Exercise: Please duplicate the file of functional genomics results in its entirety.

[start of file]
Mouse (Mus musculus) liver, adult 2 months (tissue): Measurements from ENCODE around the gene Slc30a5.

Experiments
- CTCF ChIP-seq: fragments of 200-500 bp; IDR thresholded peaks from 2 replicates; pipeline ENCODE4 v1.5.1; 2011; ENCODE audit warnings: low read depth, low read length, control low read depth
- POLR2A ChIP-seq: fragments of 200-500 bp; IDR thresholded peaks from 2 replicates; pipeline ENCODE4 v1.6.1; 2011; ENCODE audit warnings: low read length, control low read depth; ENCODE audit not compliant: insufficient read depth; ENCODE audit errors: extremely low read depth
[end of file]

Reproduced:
Mouse (Mus musculus) liver, adult 2 months (tissue): Measurements from ENCODE around the gene Slc30a5.

Experiments
- CTCF ChIP-seq: fragments of 200-500 bp; IDR thresholded peaks from 2 replicates; pipeline ENCODE4 v1.5.1; 2011; ENCODE audit warnings: low read depth, low read length, control low read depth
- POLR2A ChIP-seq: fragments of 200-500 bp; IDR thresholded peaks from 2 replicates; pipeline ENCODE4 v1.6.1; 2011; ENCODE audit warnings: low read length, control low read depth; ENCODE audit not compliant: insufficient read depth; ENCODE audit errors: extremely low read depth